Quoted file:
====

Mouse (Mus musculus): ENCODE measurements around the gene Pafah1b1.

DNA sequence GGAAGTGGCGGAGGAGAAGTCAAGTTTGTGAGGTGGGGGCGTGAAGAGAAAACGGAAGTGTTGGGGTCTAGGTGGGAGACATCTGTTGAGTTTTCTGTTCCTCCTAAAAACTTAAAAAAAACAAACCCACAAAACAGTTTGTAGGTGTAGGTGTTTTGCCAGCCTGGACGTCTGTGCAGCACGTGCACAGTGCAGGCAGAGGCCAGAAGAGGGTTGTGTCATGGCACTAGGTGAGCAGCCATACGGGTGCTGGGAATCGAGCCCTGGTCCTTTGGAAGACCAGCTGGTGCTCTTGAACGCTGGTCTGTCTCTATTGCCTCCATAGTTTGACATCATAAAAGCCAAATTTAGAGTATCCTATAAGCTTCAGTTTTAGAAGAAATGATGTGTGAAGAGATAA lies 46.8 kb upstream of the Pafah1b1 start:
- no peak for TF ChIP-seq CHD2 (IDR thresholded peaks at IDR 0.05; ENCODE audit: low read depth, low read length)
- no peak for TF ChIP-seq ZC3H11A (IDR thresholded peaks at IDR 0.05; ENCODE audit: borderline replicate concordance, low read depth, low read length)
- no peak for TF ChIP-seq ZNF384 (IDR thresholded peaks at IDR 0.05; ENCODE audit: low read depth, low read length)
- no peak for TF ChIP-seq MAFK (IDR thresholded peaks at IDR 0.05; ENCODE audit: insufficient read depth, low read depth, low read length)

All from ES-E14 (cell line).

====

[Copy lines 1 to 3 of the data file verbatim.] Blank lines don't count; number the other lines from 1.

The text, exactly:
Mouse (Mus musculus): ENCODE measurements around the gene Pafah1b1.

DNA sequence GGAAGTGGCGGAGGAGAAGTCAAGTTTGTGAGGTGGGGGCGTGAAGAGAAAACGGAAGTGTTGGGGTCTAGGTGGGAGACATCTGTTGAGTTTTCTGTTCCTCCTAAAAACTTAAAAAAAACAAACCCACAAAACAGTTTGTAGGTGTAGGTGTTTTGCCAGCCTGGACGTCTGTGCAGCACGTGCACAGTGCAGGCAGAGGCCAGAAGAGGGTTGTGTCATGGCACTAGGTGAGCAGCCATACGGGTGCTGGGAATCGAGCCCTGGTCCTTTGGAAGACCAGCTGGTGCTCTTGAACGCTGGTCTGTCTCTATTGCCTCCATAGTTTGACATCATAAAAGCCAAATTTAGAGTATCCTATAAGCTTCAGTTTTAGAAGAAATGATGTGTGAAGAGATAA lies 46.8 kb upstream of the Pafah1b1 start:
- no peak for TF ChIP-seq CHD2 (IDR thresholded peaks at IDR 0.05; ENCODE audit: low read depth, low read length)